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From Bermuda to Ballycotton: The long and lonely Atlantic journey of 'ghost ship' the MV Alta

The ship was abandoned some 16 months ago as tropical storm Leslie approached Bermuda.

AN ABANDONED CARGO ship which ran aground near Ballycotton in east Cork yesterday has travelled an incredibly long way. 

The vessel has been drifting across the Atlantic for the last sixteen months before finally hitting land on Ireland’s south coast. 

Here’s what we know about its improbable journey. 

The ship is question is the MV Alta. Vesselfinder.com records that it was built in 1976, measures 77 metres in length and is 13 metres wide at its widest point. 

The ship formerly sailed under the Tanzanian flag but is now the responsibility of Ireland’s Minister for the Marine under the Salvage and Wreck Act 1993.

The ship’s problems began in September 2018 when it and a 10-person crew were travelling across the Mediterranean and the Atlantic from Greece to Haiti.

The ship became disabled on its journey and the crew were unable to carry out essential repairs. 

By October 2018 the ship was essentially drifting and the US Coast Guard put its location at some 2,220 kilometres southeast of Bermuda. 

At the beginning of that month, the crew reported that they had enough food for two days and water for 15 days and the US Coast Guard instigated a successful operation to drop further supplies to the vessel and its crew.  

The supply drop was intended to provide food for the crew as it awaited the arrival of a tug boat to bring the vessel to dock.

Several efforts by tug boats at reaching the vessel were unsuccessful, however, and with tropical storm Leslie approaching, the decision was taken to abandon the ship. 

A spokesperson for the Bermuda Maritime Operations Centre said at the time

USCG Cutter Confidence arrived on scene Monday 8 October offering assistance to ship’s crew as negotiations for tug assistance ashore continued. With the onset of TS Leslie and damage to vessel main engine, a decision was made for all crew [Panamanian, Honduran & Greek nationals] to abandon vessel.

There were no reported injuries on-board with initial intention for survivors to be repatriated via Bermuda, but now bound for San Juan, Puerto Rico. M/V Alta remains adrift to the southeast of Bermuda as salvage attempts by owners continue.

From that point the vessel was essentially at the mercy of Atlantic currents and it continued to drift on a northeasterly direction across the ocean.

There had been a number of reports that the ship was subsequently hijacked by pirates but this was not verified. 

In September 2019, 11 months after it was abandoned, British Royal Navy Ship HMS Protector discovered the MV Alta in the middle of the Atlantic.

HMS Protector was traversing the ocean on its way to assist in Hurricane Dorian relief efforts and the crew took a number of photos of the ghostly vessel.

Initially the Royal Navy did not know the origins of the ship, first describing it as an “apparently abandoned Merchant Vessel” before two days later confirming it had been identified as the MV Alta. 

Key to understanding the journey of the vessel across the Atlantic is in understanding that the prevailing currents in this direction.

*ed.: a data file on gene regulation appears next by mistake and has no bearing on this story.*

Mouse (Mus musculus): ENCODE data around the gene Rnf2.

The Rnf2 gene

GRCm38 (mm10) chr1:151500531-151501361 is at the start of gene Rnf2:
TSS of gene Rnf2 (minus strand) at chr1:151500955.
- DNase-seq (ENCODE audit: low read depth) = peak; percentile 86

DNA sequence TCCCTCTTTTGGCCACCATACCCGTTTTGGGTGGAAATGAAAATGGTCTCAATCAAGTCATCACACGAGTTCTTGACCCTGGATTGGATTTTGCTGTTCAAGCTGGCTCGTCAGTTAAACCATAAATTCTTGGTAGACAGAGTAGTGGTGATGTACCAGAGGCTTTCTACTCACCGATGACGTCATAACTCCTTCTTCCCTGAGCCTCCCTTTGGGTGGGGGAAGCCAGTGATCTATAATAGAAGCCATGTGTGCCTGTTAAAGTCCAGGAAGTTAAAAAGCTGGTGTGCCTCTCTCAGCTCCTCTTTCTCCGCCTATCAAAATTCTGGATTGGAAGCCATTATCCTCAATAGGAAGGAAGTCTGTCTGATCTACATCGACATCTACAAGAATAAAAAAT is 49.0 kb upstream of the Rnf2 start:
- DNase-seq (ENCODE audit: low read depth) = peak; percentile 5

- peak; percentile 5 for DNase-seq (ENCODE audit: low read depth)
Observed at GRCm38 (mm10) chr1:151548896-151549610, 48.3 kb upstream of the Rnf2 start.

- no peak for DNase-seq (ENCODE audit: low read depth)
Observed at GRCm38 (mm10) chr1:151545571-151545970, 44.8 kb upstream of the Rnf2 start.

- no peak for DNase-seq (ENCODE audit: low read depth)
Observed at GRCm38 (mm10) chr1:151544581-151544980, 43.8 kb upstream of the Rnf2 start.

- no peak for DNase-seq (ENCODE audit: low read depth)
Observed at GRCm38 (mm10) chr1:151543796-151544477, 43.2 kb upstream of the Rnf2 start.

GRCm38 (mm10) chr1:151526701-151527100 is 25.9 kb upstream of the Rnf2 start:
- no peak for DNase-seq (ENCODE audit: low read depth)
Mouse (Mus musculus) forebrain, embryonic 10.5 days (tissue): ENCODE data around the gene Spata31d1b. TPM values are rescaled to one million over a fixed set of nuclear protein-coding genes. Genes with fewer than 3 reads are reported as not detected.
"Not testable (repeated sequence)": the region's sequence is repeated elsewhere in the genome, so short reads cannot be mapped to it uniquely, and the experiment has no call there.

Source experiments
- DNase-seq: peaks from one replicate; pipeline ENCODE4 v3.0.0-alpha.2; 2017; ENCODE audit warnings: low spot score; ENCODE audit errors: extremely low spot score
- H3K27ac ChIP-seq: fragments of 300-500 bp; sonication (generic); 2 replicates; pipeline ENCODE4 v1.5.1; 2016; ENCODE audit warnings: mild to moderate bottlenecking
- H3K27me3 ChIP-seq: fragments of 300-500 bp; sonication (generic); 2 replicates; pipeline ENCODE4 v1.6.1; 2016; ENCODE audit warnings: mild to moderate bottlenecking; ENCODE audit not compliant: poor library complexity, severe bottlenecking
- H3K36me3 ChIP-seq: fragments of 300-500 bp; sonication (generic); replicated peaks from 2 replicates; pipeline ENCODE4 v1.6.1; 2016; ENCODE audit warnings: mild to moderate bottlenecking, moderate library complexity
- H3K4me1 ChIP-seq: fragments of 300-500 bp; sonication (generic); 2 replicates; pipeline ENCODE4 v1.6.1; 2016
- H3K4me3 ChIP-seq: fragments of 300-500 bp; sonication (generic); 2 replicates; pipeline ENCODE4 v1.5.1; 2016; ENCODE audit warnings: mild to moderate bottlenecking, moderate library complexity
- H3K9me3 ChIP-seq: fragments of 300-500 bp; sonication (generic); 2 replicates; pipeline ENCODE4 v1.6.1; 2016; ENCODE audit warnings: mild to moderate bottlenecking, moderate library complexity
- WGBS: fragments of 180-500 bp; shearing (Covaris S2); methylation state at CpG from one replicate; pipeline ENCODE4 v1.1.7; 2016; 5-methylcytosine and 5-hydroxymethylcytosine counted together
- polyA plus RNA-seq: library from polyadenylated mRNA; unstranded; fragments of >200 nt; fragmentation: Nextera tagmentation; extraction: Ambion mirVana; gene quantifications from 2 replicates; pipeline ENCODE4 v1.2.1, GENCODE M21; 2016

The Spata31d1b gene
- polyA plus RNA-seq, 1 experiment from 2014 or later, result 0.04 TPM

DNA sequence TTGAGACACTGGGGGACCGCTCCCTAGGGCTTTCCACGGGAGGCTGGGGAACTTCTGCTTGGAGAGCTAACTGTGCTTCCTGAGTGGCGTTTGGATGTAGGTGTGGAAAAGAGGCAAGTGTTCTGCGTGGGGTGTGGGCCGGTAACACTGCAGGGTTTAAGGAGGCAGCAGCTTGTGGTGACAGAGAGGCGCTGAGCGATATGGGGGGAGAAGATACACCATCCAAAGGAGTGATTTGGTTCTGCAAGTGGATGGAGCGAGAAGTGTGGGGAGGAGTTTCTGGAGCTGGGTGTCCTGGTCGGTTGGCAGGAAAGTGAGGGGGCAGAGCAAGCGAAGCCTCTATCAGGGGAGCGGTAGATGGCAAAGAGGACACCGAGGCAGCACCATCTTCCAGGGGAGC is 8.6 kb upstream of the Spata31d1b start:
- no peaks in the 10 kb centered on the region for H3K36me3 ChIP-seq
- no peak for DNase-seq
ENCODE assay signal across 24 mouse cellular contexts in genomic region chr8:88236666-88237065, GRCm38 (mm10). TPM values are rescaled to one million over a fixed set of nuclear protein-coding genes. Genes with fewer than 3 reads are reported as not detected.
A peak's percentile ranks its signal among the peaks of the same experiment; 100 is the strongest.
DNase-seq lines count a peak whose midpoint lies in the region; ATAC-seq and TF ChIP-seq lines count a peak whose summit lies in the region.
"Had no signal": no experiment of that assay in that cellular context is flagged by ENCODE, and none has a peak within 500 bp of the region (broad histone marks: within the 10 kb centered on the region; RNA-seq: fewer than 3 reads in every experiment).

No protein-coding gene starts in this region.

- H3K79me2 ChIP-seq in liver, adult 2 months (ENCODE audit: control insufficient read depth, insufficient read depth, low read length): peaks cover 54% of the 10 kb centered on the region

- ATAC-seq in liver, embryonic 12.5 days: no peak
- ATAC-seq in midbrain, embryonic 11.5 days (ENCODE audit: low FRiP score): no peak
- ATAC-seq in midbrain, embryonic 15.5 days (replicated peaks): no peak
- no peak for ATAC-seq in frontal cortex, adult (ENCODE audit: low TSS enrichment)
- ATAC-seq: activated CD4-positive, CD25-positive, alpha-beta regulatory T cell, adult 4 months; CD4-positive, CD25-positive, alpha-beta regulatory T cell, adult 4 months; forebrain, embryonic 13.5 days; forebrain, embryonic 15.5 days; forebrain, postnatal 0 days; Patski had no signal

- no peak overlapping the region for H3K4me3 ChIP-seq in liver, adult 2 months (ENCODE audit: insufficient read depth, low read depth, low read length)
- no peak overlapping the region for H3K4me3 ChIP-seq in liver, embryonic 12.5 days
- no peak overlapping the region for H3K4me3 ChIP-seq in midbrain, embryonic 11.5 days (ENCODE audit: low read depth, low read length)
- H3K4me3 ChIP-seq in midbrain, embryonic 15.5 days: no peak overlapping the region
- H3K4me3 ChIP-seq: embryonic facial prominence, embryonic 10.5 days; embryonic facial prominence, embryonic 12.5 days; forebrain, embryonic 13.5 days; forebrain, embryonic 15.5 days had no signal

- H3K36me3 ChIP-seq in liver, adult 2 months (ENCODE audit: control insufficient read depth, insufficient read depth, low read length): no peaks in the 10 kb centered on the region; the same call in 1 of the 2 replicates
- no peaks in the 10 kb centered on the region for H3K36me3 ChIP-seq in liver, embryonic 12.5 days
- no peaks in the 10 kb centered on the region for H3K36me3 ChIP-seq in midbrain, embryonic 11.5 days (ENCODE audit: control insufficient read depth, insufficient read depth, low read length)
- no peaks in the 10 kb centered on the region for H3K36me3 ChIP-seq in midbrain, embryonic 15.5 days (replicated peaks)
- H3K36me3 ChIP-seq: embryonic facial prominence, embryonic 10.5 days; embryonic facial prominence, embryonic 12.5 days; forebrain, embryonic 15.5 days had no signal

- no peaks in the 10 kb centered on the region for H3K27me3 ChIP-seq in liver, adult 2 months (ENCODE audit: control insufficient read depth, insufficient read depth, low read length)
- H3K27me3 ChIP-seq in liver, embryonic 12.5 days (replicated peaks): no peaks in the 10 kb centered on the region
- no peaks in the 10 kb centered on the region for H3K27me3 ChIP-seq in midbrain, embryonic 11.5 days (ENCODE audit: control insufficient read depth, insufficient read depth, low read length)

The Gulf Stream and then the North Atlantic Current carries warm water and air from Florida and the southeastern United States and it is likely that the MV Alta was carried along by such ocean patterns.

The extreme weather from Storm Dennis then brought the vessel on to the rocks in Cork. 

Former cargo ship captain and owner of consultancy firm Maritime Expert Ireland Johan Voogt said such a journey is not unexpected. 

He says people may know about the movement of currents and warm air from Africa the United States as a feature of North America’s hurricane season, but that they may be unaware of similar currents towards Ireland.  

If you look at the currents, the normal currents, you have the currents about the equator then you have the currents coming from Africa, from the Sahara, towards the Bermuda Triangle. Obviously, this is during the summer season. And that’s why at the end of the summer you have the hurricane seasons in the US and Caribbean. And once they hit the shore, obviously they’re being diverted. And when the current and the wind divert, it comes back in storms here like Ciara, like Dennis. That is a standard pattern.

990px-Golfstream Evolution of the Gulf Stream to the west of Ireland continuing as the North Atlantic Current. Source: Wikimedia

“So, if the vessel  is abandoned around the Bermuda Triangle then obviously during the course of wintery period they will be drifted drifting towards Europe, “ Voogt adds. 

The Dutch captain also says that the vessel’s original location when it lost power is of course vital because if it had been south of the equator it would likely have “drifted towards South Africa”.

The future of the vessel is now less clear with environmental scientists from Cork County Council visiting the area today and saying they are satisfied there is no visible pollution. 

The ship will now be boarded tomorrow before further decisions are taken. The Irish State has general powers to move a vessel if it is unclaimed, so is likely to do so in this case. 

About the author:

Rónán Duffy

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